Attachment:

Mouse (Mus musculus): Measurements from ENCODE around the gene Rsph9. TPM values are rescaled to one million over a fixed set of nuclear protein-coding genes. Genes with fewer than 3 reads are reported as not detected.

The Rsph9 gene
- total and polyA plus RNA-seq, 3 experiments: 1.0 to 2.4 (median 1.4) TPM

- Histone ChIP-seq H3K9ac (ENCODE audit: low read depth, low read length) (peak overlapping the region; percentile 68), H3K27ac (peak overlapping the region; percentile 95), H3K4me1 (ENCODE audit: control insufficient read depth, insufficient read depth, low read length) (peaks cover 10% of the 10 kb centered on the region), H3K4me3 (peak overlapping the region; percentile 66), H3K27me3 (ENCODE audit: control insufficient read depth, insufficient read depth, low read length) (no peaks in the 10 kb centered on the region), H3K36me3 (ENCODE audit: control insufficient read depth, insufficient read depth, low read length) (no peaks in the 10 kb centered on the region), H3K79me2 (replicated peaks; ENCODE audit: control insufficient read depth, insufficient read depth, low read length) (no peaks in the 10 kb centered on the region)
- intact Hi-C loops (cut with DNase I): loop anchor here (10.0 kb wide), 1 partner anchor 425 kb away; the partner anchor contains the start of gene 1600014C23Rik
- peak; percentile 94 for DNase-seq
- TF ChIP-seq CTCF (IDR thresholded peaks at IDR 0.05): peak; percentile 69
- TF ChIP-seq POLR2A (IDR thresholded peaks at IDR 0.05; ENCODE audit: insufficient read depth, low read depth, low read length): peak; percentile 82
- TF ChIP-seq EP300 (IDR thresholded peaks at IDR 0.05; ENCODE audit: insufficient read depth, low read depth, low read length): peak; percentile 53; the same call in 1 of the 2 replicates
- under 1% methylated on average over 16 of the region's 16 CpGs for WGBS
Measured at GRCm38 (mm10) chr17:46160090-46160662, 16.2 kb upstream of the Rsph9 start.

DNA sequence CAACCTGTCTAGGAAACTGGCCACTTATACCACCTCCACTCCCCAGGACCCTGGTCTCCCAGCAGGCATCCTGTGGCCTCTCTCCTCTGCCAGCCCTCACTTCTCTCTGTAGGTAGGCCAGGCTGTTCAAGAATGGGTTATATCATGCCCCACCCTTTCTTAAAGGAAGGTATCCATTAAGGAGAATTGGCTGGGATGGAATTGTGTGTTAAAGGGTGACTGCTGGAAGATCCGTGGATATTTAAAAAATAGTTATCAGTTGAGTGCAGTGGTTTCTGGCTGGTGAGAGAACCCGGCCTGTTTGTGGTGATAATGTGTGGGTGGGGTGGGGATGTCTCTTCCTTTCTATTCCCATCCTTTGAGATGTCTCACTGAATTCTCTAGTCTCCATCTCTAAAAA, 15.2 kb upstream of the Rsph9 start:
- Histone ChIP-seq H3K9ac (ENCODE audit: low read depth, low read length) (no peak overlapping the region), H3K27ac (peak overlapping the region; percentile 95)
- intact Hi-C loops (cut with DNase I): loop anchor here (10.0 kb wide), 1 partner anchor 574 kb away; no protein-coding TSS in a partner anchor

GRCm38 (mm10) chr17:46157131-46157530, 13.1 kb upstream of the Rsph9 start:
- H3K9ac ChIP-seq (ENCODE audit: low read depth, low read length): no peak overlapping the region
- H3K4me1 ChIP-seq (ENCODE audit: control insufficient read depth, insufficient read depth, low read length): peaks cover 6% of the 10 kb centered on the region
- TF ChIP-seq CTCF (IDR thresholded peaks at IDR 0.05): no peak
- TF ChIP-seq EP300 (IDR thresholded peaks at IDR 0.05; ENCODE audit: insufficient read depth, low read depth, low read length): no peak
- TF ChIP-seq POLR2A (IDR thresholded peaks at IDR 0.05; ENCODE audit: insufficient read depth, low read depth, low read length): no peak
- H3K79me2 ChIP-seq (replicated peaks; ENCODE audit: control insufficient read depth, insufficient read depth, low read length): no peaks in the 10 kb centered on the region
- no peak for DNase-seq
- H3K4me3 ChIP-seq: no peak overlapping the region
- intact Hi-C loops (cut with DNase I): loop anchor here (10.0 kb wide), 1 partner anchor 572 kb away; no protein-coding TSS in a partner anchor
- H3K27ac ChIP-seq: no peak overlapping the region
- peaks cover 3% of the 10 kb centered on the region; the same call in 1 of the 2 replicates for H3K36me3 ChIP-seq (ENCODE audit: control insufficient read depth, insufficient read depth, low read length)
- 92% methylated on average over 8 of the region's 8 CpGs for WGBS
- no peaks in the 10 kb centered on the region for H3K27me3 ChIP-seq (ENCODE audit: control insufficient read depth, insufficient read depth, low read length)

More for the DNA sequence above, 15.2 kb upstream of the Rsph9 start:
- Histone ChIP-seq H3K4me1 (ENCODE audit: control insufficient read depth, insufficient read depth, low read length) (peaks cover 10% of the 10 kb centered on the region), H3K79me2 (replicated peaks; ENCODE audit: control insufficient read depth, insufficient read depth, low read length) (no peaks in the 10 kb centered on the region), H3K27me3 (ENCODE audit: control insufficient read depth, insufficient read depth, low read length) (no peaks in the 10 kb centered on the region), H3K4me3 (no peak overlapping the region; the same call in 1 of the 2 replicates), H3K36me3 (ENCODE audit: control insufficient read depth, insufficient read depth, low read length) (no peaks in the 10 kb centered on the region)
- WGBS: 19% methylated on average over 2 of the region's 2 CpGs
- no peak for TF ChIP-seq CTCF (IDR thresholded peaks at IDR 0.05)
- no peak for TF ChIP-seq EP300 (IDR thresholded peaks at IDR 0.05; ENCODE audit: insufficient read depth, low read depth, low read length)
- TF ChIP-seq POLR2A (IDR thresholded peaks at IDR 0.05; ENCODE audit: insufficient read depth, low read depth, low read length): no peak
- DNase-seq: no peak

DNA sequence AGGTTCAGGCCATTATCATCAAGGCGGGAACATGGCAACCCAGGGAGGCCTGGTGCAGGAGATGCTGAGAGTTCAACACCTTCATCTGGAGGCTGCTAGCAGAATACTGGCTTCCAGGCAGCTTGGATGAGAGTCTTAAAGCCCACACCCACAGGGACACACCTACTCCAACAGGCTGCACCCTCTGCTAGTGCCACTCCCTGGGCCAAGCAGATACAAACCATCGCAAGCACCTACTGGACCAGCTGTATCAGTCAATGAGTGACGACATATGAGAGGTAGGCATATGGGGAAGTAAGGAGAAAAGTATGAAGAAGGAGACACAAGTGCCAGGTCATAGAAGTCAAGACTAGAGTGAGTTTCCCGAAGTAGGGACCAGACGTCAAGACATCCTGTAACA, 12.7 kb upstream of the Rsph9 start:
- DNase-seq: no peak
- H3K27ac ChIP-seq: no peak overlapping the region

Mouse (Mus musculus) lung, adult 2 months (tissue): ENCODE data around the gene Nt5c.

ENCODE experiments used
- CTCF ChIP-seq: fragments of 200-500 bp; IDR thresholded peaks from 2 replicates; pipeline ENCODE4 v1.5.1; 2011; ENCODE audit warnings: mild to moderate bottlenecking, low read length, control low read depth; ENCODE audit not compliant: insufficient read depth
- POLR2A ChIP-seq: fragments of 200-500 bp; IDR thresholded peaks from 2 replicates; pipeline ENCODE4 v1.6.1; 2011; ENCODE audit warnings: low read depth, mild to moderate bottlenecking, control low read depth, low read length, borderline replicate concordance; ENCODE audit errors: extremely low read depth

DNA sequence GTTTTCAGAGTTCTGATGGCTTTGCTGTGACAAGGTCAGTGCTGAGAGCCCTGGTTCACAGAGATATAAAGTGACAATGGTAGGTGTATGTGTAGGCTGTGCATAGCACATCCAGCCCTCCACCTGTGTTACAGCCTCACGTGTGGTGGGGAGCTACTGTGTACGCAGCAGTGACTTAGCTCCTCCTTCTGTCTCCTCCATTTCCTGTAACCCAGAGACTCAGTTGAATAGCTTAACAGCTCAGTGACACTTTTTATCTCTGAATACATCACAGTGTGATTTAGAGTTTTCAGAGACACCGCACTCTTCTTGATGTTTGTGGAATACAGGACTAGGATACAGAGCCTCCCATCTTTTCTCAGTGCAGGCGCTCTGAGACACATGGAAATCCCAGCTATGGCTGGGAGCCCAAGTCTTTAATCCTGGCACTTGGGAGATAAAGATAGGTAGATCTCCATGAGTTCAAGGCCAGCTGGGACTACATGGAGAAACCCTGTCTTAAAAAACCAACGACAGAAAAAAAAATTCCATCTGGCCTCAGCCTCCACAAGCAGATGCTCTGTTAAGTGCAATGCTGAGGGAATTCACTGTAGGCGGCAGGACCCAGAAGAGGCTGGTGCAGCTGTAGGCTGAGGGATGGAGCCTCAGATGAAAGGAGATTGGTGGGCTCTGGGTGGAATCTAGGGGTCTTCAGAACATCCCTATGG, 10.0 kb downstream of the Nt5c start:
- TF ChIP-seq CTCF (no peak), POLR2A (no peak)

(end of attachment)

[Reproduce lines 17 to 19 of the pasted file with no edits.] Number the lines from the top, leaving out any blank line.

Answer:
- H3K4me1 ChIP-seq (ENCODE audit: control insufficient read depth, insufficient read depth, low read length): peaks cover 6% of the 10 kb centered on the region
- TF ChIP-seq CTCF (IDR thresholded peaks at IDR 0.05): no peak
- TF ChIP-seq EP300 (IDR thresholded peaks at IDR 0.05; ENCODE audit: insufficient read depth, low read depth, low read length): no peak